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review 2020-02-05 17:19
A True Story – The Vampire Next Door by J T Hunter #JTHunter @partnersincr1me
The Vampire Next Door: The True Story of the Vampire Rapist - Rj Parker,Hartwell Editing,JT Hunter

The Vampire Next Door

The True Story of the Vampire Rapist

by JT Hunter

on Tour February 1-29, 2020

 

The Vampire Next Door is my second book by J T Hunter. I love reading true crime. Of course, a lot of time, the fiction I read seems all too real. So come on in and enjoy the tour.

 

The Vampire Next Door: True Story of the Vampire Rapist and Serial Killer
 

There are two covers for the book, one on Goodreads (above) and one on Amazon (below). Which do you like best?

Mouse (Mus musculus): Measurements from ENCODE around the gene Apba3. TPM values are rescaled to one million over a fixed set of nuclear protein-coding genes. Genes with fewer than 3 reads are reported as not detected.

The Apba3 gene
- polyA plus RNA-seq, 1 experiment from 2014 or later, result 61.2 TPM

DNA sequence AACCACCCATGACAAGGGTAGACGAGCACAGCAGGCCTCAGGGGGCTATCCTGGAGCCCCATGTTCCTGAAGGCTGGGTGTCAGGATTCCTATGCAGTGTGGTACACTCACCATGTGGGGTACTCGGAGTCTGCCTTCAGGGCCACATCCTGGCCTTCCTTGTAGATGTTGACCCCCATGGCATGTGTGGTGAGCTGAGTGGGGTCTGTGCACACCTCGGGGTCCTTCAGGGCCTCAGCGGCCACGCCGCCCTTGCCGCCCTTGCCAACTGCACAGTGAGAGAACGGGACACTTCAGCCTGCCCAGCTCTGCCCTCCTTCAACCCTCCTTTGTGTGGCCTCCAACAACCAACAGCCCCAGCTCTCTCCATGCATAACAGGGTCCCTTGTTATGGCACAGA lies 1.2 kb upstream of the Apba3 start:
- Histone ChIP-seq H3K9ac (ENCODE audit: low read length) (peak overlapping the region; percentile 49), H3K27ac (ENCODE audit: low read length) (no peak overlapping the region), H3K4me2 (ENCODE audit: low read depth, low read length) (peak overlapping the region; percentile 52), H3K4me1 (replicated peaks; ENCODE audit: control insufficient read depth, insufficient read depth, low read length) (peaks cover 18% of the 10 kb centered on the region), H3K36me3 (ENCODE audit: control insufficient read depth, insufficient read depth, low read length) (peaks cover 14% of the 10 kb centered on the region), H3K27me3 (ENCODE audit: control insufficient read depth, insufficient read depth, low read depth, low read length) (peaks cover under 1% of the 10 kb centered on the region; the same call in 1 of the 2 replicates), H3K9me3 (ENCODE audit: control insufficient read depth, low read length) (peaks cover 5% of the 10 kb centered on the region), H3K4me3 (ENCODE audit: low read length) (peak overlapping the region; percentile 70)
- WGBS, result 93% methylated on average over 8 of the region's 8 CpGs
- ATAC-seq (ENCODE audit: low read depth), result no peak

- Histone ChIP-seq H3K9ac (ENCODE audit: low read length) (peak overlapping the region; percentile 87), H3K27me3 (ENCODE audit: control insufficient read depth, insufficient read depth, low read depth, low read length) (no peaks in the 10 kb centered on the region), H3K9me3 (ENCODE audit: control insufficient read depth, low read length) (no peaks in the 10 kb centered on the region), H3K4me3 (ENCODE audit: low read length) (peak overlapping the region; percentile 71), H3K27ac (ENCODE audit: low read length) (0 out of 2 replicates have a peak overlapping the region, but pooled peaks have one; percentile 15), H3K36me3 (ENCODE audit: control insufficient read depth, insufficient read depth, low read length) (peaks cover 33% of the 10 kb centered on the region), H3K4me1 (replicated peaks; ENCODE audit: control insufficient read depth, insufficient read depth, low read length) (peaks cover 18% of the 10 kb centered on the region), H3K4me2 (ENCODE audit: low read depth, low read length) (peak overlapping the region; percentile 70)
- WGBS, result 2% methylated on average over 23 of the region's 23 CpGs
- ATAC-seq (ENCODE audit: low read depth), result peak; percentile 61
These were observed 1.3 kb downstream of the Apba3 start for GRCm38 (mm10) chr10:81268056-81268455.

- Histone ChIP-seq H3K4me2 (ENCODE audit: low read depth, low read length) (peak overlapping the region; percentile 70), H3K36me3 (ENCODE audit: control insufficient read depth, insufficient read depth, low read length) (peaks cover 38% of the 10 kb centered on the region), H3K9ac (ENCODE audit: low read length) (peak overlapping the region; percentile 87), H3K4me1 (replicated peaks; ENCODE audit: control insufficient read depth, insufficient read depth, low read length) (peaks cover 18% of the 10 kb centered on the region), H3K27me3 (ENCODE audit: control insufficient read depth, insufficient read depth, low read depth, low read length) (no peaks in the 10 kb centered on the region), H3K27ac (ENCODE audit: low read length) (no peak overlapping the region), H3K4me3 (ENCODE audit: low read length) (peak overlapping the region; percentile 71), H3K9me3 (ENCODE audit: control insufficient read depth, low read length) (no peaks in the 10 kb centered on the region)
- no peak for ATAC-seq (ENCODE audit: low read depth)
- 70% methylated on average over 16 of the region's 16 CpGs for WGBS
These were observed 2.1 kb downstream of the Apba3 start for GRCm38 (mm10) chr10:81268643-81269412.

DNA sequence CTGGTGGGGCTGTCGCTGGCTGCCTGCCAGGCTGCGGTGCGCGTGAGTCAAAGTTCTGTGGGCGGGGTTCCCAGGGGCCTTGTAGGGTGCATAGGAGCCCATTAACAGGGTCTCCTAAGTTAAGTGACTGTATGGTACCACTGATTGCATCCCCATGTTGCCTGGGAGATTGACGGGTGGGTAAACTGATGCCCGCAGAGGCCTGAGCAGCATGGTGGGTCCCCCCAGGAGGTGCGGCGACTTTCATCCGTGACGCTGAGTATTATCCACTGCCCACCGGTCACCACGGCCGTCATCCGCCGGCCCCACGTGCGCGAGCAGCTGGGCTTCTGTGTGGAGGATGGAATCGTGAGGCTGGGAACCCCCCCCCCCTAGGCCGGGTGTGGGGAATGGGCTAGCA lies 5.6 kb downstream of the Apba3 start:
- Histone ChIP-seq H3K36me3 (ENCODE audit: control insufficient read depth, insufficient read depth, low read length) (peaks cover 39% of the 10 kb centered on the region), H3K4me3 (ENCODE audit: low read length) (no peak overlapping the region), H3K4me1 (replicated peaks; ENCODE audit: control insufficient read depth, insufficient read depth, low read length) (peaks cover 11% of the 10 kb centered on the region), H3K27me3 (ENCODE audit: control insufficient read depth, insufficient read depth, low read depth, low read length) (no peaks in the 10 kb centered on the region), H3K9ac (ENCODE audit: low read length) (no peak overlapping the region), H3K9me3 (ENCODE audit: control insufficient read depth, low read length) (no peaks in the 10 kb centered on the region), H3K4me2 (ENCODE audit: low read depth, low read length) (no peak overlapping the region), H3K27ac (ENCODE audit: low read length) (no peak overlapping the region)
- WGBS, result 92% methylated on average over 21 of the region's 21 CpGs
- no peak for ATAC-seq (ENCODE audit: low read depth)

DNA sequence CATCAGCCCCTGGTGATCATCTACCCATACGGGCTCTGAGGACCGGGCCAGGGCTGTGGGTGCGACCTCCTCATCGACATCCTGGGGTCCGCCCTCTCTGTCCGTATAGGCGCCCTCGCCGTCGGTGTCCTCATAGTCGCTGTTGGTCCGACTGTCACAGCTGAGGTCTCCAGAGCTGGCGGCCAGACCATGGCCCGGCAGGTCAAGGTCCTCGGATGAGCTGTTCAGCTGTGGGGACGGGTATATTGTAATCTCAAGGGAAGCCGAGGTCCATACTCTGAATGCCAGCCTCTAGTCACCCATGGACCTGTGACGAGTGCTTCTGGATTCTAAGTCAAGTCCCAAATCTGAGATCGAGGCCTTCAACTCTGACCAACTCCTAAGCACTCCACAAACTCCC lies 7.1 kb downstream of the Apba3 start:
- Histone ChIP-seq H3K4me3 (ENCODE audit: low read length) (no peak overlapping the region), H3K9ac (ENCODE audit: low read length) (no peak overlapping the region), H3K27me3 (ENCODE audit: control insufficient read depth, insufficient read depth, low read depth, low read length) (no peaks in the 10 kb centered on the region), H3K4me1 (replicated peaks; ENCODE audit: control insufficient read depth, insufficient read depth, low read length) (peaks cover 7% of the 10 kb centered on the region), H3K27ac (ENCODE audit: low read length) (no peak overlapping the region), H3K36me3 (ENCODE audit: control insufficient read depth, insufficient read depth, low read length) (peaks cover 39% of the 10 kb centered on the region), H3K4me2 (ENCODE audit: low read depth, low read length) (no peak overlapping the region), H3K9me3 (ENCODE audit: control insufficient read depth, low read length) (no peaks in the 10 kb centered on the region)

Amazon / Goodreads

 

MY REVIEW

 

I love the way The Vampire Next Door by J T Hunter was written. The story flows smoothly, drawing me in to the twisted story of John Crutchley.

 

Factual accounting, but J T Hunter writes with a flair, bringing to life the depraved and gruesome action John Crutchley, a serial killer,walks on a super dark side, not content with just killiing, but rapes and tortures for fun. It’s so hard to understand how someone can do these terrible thing, but I am fascinated trying to figure out what makes them tick.

One victim survives to give details that may never have been known otherwise.

 

He had a terrible upbringing, but I make no excuses for him. We all make choices, and he made some depraved ones. He is brilliant, a genius IQ, equivalent to Bill Gates, but socially and romantically inept. Some of the jobs he held are amazing, working for NASA, the pentagon, and other top secret clearance companies.